Shemo: “it’s not what I want, it’s what WE NEED”

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I am a mild hemophiliac.  I have severe joint damage as confirmed by an orthopedic doctor a couple of weeks ago, who has worked with hemophilia for over 25 years.  I am denied treatment for my bleeding disorder by the Hemophiliac Treatment Center because my Factor 8 levels are deemed too high at 22. I was told today by my (no longer) hematologist that "it is not possible based on my levels that I am experiencing any bleeds" and "any patients at that level will not be treated with Factor and can not experience any spontaneous bleeds."  In fact, I was told the only way to prove I was experiencing a bleed was to stick my joint with a needle and see if there is blood in it. Meanwhile, with much push back and struggles from my (former) HTC and for weeks awaiting this call back I finally received today, I switched to another HTC. At my new HTC I received my first dose of Factor one week ago exactly.  Within 20 minutes of receiving Factor I felt less pain and more mobility in my knee Continue Reading

I am a female hemophiliac not a “lyonized carrier”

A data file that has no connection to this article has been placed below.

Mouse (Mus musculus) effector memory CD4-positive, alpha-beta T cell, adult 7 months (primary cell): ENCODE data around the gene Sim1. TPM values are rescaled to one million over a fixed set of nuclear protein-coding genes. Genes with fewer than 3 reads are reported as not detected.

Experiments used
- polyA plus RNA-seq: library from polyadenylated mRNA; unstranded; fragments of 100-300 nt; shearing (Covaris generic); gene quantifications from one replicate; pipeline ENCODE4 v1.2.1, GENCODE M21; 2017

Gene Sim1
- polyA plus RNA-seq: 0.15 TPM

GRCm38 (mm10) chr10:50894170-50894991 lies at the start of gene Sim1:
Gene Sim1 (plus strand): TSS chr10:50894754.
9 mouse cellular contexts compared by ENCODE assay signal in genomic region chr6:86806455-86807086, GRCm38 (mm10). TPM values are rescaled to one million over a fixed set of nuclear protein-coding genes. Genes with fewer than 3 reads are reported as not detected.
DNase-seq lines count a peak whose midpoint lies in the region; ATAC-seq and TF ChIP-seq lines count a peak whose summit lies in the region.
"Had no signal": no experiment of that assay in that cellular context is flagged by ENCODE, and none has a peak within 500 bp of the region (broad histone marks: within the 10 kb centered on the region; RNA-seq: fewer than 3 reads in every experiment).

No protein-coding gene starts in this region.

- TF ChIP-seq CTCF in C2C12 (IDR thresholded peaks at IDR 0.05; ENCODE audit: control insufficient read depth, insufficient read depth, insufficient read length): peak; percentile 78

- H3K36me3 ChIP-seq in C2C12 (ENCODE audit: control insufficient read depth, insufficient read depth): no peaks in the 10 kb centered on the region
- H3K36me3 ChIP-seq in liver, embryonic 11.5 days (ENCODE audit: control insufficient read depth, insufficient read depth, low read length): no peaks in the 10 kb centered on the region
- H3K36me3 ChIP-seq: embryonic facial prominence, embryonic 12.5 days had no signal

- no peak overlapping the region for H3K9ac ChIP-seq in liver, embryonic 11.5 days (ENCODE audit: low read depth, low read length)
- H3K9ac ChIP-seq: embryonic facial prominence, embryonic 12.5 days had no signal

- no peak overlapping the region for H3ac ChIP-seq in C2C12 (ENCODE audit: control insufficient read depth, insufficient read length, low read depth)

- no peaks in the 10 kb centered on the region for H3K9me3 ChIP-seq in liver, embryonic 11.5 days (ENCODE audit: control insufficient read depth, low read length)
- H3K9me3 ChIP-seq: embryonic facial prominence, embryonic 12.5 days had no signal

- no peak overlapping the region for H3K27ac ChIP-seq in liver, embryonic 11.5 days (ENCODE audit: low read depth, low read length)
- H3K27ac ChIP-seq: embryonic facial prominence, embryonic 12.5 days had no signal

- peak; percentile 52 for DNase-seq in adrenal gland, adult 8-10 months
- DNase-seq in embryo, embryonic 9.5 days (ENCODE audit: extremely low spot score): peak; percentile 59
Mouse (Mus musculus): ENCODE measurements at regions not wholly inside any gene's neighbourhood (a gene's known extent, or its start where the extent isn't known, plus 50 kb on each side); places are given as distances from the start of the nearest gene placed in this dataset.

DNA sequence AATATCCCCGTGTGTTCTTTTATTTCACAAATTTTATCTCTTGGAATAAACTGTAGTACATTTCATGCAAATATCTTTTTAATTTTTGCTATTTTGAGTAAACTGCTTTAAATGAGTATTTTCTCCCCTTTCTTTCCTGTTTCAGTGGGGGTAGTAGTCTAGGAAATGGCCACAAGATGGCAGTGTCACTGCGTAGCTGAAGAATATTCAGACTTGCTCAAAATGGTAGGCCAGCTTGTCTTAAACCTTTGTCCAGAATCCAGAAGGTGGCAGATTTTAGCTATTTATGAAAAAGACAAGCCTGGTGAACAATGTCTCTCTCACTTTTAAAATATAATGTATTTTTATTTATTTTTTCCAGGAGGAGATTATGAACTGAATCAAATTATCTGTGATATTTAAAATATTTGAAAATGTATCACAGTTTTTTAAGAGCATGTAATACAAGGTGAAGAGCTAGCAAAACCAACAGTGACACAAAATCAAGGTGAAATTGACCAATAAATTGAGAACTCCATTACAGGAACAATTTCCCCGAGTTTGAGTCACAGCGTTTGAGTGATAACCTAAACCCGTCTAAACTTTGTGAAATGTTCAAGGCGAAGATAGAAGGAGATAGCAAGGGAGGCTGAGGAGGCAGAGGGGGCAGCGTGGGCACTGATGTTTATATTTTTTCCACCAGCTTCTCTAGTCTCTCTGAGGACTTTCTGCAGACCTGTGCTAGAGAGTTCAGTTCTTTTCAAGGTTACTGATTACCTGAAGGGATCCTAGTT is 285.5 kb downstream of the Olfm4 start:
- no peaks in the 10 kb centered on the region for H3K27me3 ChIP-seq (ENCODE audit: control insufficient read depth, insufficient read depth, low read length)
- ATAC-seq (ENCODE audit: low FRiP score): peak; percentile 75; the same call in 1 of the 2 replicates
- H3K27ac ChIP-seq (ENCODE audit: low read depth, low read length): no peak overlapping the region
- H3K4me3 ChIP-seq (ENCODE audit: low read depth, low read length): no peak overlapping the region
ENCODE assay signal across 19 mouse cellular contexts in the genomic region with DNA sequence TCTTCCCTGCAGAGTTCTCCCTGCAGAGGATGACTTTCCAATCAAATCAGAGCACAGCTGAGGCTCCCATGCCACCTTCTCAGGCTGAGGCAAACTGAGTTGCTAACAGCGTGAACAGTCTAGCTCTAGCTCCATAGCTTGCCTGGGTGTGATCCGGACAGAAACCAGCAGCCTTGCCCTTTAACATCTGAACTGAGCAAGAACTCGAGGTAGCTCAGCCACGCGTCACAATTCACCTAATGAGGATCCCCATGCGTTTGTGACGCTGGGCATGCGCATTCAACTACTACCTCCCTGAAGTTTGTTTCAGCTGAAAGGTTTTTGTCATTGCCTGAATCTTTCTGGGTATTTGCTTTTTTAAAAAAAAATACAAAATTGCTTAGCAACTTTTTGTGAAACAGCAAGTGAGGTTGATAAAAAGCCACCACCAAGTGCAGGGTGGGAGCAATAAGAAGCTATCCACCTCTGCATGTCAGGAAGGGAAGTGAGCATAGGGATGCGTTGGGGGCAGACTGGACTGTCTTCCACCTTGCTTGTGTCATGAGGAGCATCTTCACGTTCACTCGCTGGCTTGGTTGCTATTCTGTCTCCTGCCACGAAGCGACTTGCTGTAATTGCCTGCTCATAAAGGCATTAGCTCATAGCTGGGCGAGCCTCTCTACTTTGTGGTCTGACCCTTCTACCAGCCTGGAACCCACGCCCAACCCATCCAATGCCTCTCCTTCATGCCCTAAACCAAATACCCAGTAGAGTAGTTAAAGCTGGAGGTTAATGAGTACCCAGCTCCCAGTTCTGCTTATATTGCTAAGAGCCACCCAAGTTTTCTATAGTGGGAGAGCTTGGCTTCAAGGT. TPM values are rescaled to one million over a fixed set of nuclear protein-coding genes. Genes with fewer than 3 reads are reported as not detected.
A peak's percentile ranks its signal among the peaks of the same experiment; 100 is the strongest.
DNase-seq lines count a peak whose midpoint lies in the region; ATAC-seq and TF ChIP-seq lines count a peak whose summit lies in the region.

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I am a hemophiliac.  Period. It took me some time and thankfully some encouragement from other female bleeders to stop calling myself a "symptomatic carrier."   A particular HTC I have visited (those of you who know me, know which HTC I am referring to) has labeled me as a "lyonized carrier," according to my ER letter I received.  You see although I would not have understood the difference and the connotation of these two terms "symptomatic carrier" and "mild hemophiliac" a couple of months ago, but I do now.   Now I understand there is a grave difference between the two terms, especially in describing one's condition. There is a long history of women bleeders who, when labeled as a "symptomatic carrier," are not taken seriously.  In fact, many women still today are not getting treatment of Factor when needed.  And when is Factor needed for a female bleeder?  This not only depends on her Factor levels but her bleeding symptoms.  It is not only deemed necessary to treat a woman Continue Reading